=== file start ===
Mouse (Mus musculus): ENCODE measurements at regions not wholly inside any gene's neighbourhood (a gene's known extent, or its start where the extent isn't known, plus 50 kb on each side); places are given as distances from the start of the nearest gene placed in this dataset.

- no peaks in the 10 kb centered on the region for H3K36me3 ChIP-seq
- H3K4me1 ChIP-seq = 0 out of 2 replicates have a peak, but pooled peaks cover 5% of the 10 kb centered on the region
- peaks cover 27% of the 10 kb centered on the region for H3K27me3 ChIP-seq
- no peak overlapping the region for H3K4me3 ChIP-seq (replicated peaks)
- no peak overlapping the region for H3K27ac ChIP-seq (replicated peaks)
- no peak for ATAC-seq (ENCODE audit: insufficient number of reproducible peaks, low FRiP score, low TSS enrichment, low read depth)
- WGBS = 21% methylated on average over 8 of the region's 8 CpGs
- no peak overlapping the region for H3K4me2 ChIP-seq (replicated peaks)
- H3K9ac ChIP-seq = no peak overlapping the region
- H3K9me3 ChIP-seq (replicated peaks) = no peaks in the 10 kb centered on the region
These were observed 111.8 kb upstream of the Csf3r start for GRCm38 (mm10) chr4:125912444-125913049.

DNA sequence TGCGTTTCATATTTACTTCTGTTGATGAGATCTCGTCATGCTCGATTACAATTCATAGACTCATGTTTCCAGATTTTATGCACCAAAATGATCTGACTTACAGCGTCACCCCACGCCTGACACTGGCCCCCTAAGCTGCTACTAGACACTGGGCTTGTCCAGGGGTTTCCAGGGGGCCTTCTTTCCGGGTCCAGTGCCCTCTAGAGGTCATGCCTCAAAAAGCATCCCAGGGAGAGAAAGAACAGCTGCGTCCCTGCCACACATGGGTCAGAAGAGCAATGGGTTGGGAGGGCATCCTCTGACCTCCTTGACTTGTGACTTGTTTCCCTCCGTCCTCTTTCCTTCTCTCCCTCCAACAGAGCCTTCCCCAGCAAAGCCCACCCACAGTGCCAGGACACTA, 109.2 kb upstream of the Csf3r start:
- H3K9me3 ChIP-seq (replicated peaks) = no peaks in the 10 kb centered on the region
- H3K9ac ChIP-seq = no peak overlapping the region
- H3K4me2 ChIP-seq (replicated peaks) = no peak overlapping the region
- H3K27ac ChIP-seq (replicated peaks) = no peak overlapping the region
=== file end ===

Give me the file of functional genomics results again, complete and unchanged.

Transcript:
Mouse (Mus musculus): ENCODE measurements at regions not wholly inside any gene's neighbourhood (a gene's known extent, or its start where the extent isn't known, plus 50 kb on each side); places are given as distances from the start of the nearest gene placed in this dataset.

- no peaks in the 10 kb centered on the region for H3K36me3 ChIP-seq
- H3K4me1 ChIP-seq = 0 out of 2 replicates have a peak, but pooled peaks cover 5% of the 10 kb centered on the region
- peaks cover 27% of the 10 kb centered on the region for H3K27me3 ChIP-seq
- no peak overlapping the region for H3K4me3 ChIP-seq (replicated peaks)
- no peak overlapping the region for H3K27ac ChIP-seq (replicated peaks)
- no peak for ATAC-seq (ENCODE audit: insufficient number of reproducible peaks, low FRiP score, low TSS enrichment, low read depth)
- WGBS = 21% methylated on average over 8 of the region's 8 CpGs
- no peak overlapping the region for H3K4me2 ChIP-seq (replicated peaks)
- H3K9ac ChIP-seq = no peak overlapping the region
- H3K9me3 ChIP-seq (replicated peaks) = no peaks in the 10 kb centered on the region
These were observed 111.8 kb upstream of the Csf3r start for GRCm38 (mm10) chr4:125912444-125913049.

DNA sequence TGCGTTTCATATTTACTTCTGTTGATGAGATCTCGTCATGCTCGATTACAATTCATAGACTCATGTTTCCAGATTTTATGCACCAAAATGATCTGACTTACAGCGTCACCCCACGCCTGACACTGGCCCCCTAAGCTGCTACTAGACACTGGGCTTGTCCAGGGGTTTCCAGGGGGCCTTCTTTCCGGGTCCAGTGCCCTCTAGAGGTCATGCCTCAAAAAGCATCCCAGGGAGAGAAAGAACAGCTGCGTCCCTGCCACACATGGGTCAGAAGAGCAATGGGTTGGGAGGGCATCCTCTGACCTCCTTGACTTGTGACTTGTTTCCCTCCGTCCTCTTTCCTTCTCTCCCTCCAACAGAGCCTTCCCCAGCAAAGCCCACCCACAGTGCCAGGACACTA, 109.2 kb upstream of the Csf3r start:
- H3K9me3 ChIP-seq (replicated peaks) = no peaks in the 10 kb centered on the region
- H3K9ac ChIP-seq = no peak overlapping the region
- H3K4me2 ChIP-seq (replicated peaks) = no peak overlapping the region
- H3K27ac ChIP-seq (replicated peaks) = no peak overlapping the region